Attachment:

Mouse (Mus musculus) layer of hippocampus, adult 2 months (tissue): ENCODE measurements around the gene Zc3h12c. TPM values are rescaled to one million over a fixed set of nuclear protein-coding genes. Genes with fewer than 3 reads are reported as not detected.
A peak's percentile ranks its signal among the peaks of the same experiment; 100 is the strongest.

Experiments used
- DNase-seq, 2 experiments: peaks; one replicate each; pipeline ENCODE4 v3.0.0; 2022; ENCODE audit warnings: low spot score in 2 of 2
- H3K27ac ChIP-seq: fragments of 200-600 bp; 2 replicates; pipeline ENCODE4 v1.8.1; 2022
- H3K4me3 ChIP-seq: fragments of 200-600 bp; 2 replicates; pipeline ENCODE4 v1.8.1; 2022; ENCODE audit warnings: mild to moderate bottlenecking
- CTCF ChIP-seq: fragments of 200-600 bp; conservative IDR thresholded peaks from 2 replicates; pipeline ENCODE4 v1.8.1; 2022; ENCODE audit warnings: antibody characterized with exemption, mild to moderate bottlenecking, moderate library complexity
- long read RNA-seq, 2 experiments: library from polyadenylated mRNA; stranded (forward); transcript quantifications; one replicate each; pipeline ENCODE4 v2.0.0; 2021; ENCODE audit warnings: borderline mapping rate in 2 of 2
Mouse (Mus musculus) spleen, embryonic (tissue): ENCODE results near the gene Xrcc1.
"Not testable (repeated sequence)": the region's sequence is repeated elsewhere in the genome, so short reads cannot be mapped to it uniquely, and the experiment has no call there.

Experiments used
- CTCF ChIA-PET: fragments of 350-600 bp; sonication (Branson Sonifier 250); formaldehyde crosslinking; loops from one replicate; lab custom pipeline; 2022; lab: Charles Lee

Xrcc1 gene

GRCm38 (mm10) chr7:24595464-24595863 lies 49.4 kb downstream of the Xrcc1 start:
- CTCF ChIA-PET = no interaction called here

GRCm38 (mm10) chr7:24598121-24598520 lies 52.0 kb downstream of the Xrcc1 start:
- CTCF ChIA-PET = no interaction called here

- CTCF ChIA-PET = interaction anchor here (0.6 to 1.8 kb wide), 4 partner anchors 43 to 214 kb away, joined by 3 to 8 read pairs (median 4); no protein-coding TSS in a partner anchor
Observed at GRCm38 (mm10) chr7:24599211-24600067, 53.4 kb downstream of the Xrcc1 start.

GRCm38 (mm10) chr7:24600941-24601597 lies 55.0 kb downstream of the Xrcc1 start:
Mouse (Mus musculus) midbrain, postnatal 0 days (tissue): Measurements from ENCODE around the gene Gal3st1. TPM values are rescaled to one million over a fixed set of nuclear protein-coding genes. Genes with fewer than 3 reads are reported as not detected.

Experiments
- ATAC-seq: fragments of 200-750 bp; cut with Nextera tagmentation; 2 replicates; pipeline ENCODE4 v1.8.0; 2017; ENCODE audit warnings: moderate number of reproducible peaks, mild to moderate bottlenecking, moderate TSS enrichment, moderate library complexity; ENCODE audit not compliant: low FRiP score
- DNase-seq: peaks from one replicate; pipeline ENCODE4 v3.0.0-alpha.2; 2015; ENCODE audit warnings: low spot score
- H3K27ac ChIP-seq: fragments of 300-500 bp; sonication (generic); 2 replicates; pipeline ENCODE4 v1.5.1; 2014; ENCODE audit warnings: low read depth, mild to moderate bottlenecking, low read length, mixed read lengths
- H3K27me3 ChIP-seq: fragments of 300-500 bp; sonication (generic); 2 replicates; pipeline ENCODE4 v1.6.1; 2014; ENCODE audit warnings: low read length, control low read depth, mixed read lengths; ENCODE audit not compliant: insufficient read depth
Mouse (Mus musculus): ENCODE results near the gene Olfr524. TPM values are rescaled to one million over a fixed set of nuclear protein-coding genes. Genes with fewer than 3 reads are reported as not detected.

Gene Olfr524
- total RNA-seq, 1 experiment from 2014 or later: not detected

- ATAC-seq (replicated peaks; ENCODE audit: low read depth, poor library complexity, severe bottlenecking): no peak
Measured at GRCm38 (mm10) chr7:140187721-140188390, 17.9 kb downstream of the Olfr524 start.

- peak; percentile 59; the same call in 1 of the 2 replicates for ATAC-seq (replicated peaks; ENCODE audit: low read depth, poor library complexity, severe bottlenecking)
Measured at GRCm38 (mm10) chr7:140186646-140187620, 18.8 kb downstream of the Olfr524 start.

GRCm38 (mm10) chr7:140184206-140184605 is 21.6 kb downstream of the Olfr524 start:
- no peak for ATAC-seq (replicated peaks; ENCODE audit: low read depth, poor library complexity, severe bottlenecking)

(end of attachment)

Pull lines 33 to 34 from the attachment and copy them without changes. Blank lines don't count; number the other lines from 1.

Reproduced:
Measured at GRCm38 (mm10) chr7:140186646-140187620, 18.8 kb downstream of the Olfr524 start.

GRCm38 (mm10) chr7:140184206-140184605 is 21.6 kb downstream of the Olfr524 start: